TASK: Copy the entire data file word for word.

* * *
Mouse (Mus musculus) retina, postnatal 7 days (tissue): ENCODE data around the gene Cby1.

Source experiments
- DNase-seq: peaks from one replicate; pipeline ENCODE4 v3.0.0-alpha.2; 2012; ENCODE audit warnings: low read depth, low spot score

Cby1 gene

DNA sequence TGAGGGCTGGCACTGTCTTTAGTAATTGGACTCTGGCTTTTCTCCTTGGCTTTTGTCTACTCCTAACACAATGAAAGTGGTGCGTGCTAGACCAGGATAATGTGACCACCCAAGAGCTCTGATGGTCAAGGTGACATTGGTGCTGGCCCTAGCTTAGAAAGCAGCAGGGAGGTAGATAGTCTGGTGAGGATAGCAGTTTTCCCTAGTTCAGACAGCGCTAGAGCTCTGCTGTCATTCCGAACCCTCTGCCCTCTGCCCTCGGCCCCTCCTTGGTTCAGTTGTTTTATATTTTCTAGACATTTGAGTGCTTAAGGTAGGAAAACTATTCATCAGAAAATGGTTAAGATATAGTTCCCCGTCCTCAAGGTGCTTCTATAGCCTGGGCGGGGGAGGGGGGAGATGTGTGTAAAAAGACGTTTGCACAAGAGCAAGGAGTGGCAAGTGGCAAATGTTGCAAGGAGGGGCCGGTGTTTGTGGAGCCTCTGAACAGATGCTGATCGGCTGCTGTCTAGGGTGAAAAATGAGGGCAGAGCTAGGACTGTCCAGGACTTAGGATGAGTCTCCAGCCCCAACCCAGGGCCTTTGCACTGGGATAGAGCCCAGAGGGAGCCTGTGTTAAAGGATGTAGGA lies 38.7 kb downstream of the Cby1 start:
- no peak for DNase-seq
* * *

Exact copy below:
Mouse (Mus musculus) retina, postnatal 7 days (tissue): ENCODE data around the gene Cby1.

Source experiments
- DNase-seq: peaks from one replicate; pipeline ENCODE4 v3.0.0-alpha.2; 2012; ENCODE audit warnings: low read depth, low spot score

Cby1 gene

DNA sequence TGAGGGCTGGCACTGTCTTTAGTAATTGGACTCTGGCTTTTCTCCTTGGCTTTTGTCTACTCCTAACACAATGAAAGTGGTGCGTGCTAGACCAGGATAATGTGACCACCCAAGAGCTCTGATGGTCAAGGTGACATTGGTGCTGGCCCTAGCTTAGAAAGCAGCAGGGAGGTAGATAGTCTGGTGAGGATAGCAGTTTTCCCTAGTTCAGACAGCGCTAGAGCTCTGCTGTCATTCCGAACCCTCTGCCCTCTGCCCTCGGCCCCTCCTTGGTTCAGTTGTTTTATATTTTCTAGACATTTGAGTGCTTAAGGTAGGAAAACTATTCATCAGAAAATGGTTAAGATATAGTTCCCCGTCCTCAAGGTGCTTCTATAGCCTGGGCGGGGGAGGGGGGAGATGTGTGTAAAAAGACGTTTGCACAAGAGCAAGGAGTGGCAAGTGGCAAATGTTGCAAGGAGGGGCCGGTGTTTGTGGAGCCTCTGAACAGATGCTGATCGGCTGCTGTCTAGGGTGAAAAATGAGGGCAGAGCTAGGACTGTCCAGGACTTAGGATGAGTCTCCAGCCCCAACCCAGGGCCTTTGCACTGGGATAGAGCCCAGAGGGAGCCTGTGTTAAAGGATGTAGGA lies 38.7 kb downstream of the Cby1 start:
- no peak for DNase-seq